In India, textile sector today comprises four important segments viz., modern textile mills, independent powerlooms, handlooms and the garment sector. There is also a huge, informal tailoring enterprise. Handloom weavers are known for their knowledge, innovation and brilliance in designs. This sector is the second largest rural employment provider next to agriculture. It is a full-time family profession.
The per capita purchase of cotton textiles in handloom sector is 0.88 metres and aggregate consumption at all India level is estimated to be 989 million metres. National level consumption of pure silk textiles produced on handlooms was 116 million metres and 6 million metres in woollen in 2006. Handloom fabric production reached 6.9 billion square metres in 2011-12.
GST rate will increase prices of cotton textiles, over synthetics. As a result, blending of synthetic fibres with cotton fibres gains traction. There is likely to be a huge impact of GST on fibre mix in Indian textile industry. India is a net exporter of cotton yarn. GST is likely to depress natural fibre production
A household-based industry, it is concentrated in about 15 States, accounting for about three quarters of production, including Andhra Pradesh, Tamil Nadu, Kerala, Karnataka, Rajasthan, West Bengal, Uttar Pradesh, followed by Gujarat. More than 80% of handloom production in value is sold domestically and about 10% in external markets. Handloom sector invests more than Rs 25,000 crore on accessing cotton yarn, and Rs 9,500 crore on dyes and chemicals every year.
Handloom production is dependent on private money lending to the tune of Rs 35,000 crore, and pays interests between 18 to 24 per cent. Yet, it gets a paltry budget allocation of Rs 604 crore in 2017-18. Handloom budget is a mere 0.003 per cent in national budget in 2013-14. Public investment on handloom sector per metre was a mere 48 paise in 2008-09, while for the non-handloom it 62 paise. Per capita allocation is also low.
GST on handloom
There are concerns of transitional issues to handloom sector, which was not taxed before, in its centuries of history. Imposition of GST on handloom is ill-conceived, because the estimated tax base is very low – a mere 1.2 per cent.
Price impacts on handloom products in textile markets will be relatively higher, if not steep, because the weights of products in the clothing consumption basket (of CPI) are different due to fibre, make, quality, etc. A shift of consumers away from handloom products is expected.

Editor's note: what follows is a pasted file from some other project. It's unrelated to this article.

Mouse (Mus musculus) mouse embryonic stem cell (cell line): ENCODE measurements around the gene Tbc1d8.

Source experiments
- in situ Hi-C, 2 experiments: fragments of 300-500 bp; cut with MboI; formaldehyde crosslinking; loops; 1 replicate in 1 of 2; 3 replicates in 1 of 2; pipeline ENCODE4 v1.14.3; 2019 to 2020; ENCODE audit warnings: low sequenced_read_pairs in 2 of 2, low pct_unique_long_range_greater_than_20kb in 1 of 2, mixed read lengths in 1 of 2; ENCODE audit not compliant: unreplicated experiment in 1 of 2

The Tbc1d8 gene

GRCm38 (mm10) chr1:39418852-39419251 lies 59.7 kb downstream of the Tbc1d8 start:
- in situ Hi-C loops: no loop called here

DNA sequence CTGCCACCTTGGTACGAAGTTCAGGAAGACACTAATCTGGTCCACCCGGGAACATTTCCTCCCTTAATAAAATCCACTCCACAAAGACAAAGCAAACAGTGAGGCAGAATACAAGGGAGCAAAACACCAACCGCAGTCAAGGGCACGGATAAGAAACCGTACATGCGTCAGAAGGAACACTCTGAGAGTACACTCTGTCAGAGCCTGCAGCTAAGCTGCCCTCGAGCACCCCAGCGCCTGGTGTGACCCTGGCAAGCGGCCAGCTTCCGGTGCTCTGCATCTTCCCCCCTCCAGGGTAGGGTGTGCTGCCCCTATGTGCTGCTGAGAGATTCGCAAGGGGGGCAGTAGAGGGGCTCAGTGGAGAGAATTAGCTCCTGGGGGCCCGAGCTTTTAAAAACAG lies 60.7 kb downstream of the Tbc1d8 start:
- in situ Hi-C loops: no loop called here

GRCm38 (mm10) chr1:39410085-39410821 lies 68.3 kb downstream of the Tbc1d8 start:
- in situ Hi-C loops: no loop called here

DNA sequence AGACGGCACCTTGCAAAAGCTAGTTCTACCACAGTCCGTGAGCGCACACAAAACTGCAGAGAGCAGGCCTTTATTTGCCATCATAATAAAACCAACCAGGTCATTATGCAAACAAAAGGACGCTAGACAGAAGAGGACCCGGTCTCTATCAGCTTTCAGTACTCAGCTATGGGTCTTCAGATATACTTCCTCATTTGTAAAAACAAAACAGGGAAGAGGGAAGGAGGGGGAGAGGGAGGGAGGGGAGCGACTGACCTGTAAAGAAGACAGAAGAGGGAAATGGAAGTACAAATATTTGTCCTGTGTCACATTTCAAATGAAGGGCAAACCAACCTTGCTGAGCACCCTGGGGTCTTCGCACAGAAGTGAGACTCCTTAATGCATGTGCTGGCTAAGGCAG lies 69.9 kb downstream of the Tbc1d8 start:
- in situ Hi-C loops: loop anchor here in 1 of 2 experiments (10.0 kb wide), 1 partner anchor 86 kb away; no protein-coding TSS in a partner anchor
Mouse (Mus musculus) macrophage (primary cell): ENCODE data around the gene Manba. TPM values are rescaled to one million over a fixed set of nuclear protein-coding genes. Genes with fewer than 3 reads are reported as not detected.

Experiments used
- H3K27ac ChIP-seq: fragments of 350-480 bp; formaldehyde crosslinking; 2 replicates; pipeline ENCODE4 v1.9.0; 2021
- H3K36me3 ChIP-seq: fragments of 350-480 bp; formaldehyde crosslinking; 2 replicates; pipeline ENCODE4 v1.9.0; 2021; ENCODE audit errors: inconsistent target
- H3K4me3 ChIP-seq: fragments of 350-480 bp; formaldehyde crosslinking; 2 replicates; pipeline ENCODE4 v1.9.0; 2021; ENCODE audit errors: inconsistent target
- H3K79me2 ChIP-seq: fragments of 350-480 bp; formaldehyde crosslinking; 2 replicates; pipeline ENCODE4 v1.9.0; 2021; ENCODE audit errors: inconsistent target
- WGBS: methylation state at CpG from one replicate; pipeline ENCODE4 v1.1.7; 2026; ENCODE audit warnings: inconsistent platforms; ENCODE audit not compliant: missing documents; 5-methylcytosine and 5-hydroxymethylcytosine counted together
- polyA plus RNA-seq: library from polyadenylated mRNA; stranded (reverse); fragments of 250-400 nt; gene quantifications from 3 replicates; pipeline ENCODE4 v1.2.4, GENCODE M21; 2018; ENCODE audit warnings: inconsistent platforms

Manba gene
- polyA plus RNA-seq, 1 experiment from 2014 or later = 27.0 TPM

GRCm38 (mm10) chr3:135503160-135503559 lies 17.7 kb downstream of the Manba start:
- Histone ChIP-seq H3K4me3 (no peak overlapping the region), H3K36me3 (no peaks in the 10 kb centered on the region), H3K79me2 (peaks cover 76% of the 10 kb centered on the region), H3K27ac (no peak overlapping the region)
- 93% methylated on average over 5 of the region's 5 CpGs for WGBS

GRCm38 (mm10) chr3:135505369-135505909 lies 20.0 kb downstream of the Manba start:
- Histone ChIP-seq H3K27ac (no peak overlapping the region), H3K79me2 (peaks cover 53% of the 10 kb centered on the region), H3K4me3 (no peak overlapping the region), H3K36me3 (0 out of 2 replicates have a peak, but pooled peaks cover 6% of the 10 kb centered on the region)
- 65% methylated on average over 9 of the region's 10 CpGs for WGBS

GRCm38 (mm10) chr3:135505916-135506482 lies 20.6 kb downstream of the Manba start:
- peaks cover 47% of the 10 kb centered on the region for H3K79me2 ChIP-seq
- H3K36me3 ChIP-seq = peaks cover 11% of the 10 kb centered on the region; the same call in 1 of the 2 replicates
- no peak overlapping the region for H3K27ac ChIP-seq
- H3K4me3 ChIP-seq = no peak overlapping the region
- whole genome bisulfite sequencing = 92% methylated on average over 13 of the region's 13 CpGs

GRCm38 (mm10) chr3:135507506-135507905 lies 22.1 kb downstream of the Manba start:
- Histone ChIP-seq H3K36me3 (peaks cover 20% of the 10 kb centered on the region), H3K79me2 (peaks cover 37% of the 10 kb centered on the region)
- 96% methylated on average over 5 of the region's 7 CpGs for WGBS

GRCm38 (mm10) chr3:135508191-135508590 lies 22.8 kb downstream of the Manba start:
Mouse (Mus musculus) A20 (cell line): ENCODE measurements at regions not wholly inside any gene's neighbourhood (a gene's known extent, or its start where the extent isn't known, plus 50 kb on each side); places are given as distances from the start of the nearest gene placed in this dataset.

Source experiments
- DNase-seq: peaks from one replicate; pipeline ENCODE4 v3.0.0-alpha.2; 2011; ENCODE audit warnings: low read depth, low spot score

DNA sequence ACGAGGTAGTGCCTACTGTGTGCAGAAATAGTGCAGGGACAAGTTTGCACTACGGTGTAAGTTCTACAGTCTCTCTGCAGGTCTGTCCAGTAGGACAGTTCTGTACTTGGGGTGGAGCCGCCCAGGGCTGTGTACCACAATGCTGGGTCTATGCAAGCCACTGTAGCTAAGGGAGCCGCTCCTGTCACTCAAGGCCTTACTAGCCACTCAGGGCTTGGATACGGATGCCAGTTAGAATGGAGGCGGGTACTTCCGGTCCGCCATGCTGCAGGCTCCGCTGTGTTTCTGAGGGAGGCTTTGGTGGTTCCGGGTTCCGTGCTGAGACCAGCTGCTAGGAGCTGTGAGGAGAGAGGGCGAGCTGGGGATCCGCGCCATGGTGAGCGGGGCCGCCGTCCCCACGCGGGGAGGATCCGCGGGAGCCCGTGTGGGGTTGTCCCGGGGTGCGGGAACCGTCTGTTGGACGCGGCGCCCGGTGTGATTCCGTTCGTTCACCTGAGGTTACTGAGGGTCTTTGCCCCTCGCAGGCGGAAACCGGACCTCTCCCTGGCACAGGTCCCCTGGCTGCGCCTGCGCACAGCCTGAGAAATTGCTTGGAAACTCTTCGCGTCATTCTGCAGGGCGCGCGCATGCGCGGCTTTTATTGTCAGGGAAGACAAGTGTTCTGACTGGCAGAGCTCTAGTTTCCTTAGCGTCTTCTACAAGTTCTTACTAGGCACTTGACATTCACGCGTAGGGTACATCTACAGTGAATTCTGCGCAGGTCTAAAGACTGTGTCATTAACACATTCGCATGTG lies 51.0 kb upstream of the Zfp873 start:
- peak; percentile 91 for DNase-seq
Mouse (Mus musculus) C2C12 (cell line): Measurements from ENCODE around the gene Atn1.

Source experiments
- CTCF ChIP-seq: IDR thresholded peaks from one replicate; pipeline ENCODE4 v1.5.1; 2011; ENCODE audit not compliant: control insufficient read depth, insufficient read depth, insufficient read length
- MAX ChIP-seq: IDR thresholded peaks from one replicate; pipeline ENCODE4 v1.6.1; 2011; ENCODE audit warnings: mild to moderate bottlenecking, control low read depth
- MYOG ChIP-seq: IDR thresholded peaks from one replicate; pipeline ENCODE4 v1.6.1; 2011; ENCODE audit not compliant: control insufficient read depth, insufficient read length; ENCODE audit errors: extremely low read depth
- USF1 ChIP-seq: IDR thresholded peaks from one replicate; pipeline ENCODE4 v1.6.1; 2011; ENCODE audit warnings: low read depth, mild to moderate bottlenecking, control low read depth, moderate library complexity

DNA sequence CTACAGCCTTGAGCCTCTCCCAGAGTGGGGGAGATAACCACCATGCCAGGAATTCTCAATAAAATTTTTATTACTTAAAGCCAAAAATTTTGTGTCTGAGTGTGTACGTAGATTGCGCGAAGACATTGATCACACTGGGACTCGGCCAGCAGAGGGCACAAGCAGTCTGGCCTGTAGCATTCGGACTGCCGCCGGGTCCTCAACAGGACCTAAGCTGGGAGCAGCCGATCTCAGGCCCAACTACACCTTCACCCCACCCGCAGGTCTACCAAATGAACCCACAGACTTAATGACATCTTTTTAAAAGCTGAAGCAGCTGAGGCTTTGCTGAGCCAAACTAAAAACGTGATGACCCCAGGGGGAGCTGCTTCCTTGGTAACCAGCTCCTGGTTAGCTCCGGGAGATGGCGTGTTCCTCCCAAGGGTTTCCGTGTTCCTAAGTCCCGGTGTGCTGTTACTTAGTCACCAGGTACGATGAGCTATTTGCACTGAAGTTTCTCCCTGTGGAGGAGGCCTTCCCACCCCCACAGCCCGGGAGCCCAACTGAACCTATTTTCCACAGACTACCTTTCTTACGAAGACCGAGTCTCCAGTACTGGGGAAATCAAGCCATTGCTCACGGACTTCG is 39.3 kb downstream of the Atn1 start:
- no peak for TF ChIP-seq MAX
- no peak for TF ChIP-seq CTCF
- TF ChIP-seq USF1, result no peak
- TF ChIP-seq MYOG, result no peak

A 2014 Textiles Ministry report estimated a price increase of 7.7 per cent. Consequently, it sees a change in demand by – 2.2 per cent, indicating a shift away from consumption of handloom goods. Post-GST, handloom product prices are likely to increase by 2.5 per cent on a reasonable prediction basis, and may go as high as 50 per cent. Thus, it can be a mere export item. Price elasticity of low and high value-added products would be affected the worst, stressed by ‘fake’ handloom products, from powerlooms, mills and China.
GST is not revenue-neutral for handloom products. It will change the structure of production and market relations. Primarily, and summarily, cost of handloom products is likely to increase making them less competitive in the retail markets.
Unregistered weavers are not eligible for Input Tax Credit, thus breaking the GST chain, in the beginning itself. Further, if the input is compromised, lost or destroyed, no ITC is available. Usual practice of returning of under-quality or unsold goods after specified period of their supply gets GST.
Importantly, there is no clarity on the classification of handloom products as on date under GST. Handloom products, listed under Handloom Reservation Act, 1985, need different HSN or SAC codes. GST should respect this Act.
Textile equipment attracts 18 per cent taxation. There is no clarity on how this payment can be claimed as Input Tax Credit by weavers. Unnecessary burden is imposed on handloom weavers because of GST turnover provisions. In a monopolistic situation, a registered supplier is likely to collect ITC from the gullible weaver, and yet claim ITC.
On the other hand, to avoid the burden of reverse charge, registered assessees may refuse to procure from weavers.GST reduces the sustainability of geographically fragmented handloom production leading to loss of locational diversity. GST will impact business strategies of shahukaars (investors), master weavers, cooperatives, retailers and suppliers. The impact will be more on consumers, who have to pay higher prices. Handloom market places, including exhibitions, will have to make necessary changes to handle the new requirements emerging due to GST.
In general, GST rate will increase prices of cotton textiles, over synthetics. As a result, blending of synthetic fibres with cotton fibres gains traction. There is likely to be a huge impact of GST on fibre mix in Indian textile industry. India is a net exporter of cotton yarn. GST is likely to depress natural fibre production and increase man-made fibre production. Cotton, silk, wool, jute and other natural fibres are important raw materials for weavers. Organic cotton and organic fibre production supply chains would be stressed.
Relief for weavers
GST will burden a very large number of handloom weavers without any substantial revenue to the government. GST Standing Council should exempt handloom sector and its products. GST Council decision on 18th May, 2017, of nil GST rate for handloom sector may be restored. One would wonder what made the Council reverse its decision in a short time.
In a worst scenario case, Central and State governments may have to come out with suitable, simple and appropriate compensatory measure till the sunset period. There should be definition of hand-woven and hand-made products in the GST Act. Since most handloom product sales are intra-State, State governments should exempt them from SGST.